Johnson & Johnson settles for $20M with 2 OH counties over opioids

Henrietta Brewer
October 2, 2019

It's the first time J&J, the world's largest maker of health-care products, agreed to settle an opioid-related lawsuit.

If the agreements are finalized, Johnson & Johnson would provide $10 million to Cuyahoga and Summit counties and $5 million to reimburse legal and other expenses.

The company - which made a fentanyl patch and two versions of an opioid tablet - did not admit wrongdoing. The company went to trial to fight Oklahoma's allegations that it illegally marketed the medicines and lost.

Tuesday's announcement comes after a landmark ruling in August which ordered Johnson & Johnson to pay $572m (£468m) for its part in fuelling Oklahoma's opioid addiction crisis. "They certainly got out cheap".


J&J became the fourth drugmaker to settle claims ahead of the Federal Court trial against multiple manufacturers and distributors in Cleveland scheduled for later this month.

"The settlement allows the company to avoid the resource demands and uncertainty of a trial as it continues to seek meaningful progress in addressing the nation's opioid crisis", J&J said in a statement. "At the same time, the Company remains prepared to defend its actions", the statement said.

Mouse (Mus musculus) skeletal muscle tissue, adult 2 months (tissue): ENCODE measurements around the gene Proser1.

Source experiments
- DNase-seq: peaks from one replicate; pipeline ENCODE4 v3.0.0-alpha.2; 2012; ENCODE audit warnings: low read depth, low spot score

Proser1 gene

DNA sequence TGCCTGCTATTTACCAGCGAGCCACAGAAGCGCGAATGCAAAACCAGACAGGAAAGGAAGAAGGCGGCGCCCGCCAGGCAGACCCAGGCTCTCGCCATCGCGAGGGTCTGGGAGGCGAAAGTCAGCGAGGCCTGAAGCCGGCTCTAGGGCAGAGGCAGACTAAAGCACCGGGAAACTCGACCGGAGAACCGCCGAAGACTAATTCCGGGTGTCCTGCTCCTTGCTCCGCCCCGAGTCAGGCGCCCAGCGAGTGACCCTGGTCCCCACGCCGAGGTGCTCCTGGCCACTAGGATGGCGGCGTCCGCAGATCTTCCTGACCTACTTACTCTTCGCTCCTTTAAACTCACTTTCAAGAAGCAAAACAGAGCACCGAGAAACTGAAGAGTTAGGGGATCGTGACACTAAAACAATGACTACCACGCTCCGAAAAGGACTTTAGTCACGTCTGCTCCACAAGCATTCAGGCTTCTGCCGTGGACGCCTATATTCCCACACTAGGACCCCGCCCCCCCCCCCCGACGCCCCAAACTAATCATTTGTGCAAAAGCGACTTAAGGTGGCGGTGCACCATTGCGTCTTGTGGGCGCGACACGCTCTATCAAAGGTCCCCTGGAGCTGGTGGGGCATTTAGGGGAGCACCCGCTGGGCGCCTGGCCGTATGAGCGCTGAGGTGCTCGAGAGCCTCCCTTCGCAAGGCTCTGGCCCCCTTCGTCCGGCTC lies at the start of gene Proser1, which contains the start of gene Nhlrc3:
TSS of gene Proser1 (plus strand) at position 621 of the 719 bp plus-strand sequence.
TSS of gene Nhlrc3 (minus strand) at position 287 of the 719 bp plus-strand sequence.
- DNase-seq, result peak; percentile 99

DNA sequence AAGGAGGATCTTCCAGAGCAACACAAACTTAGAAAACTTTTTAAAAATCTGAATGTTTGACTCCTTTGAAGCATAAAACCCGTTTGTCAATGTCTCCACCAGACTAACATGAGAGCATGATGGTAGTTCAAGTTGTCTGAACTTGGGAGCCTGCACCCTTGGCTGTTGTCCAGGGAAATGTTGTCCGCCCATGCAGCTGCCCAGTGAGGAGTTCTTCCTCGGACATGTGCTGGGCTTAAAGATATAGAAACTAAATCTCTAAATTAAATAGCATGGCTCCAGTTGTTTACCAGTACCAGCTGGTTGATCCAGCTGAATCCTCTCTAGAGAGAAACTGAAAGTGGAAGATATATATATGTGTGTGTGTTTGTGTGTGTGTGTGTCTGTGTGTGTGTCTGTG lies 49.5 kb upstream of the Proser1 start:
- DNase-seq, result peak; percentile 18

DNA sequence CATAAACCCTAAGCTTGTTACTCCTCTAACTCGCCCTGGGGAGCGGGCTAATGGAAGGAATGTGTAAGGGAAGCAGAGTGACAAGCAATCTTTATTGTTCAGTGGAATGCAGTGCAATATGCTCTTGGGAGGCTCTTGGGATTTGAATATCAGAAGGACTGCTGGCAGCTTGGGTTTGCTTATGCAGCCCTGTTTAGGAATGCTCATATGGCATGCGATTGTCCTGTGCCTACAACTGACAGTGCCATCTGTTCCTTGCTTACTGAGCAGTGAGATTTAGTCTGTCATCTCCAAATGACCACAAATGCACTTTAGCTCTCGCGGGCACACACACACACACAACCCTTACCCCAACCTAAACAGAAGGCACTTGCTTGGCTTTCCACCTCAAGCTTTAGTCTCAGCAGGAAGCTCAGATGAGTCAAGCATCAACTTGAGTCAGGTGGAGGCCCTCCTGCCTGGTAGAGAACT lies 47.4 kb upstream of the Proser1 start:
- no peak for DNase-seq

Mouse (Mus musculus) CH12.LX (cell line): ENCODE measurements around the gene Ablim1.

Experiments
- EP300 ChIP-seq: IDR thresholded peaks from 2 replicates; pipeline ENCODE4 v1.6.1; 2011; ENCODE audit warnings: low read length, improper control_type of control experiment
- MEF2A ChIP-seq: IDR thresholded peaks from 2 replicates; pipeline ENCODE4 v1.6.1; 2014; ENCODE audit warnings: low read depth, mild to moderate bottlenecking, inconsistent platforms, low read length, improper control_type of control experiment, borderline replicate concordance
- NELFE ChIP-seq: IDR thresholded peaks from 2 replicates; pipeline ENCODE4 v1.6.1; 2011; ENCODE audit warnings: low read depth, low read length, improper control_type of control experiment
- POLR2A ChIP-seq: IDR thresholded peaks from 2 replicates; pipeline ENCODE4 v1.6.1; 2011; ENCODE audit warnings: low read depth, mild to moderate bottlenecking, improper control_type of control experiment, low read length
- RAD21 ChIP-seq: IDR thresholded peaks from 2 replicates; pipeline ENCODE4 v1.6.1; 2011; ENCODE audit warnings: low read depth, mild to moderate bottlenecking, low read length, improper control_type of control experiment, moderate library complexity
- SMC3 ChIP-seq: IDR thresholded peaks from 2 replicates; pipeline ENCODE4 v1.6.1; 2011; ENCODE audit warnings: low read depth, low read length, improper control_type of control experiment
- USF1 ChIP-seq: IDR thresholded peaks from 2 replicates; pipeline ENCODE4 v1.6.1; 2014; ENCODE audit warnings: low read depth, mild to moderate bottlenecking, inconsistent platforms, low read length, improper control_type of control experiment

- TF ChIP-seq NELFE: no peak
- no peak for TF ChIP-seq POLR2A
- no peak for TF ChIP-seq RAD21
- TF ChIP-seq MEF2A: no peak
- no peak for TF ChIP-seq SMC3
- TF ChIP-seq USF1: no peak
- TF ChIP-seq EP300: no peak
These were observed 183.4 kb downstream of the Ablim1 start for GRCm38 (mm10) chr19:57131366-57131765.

Four other drug makers have already settled ahead of the October 21 trial, but McKesson Corp., AmerisourceBergen, Cardinal Health, Teva Pharmaceutical Industries Ltd., Walgreens Boots Alliance Inc. and Henry Schein Inc. are still listed as defendants, according to Reuters.

In addition to Teva, the defendants still in the OH trial include drug distributors such as Cardinal, McKesson and AmerisourceBergen and retail pharmacy chains such as Walgreens. The other defendants still in the trial are distributors AmerisourceBergen, Cardinal Health, Henry Schein and McKesson, along with the pharmacy chain Walgreens. Those companies are accused of turning a blind eye to red flags about unusually large opioid shipments and employing lax compliance standards to rake in billions in profits. West Virginia had the highest rate at 57.8 per 100,000, the CDC said.


In a statement, the lead lawyers for the federal plaintiffs - Joe Rice, Paul J. Hanly Jr. and Paul T. Farrell Jr. - said that the Johnson & Johnson settlement brought the payment for the two OH counties so far to $60 million.

"It makes the case easier to present to the jury and easier for the judge to manage", Tobias said.

The case is In Re National Prescription Opioid Litigation, 17-md-2804, U.S. District Court, Northern District of Ohio (Cleveland).


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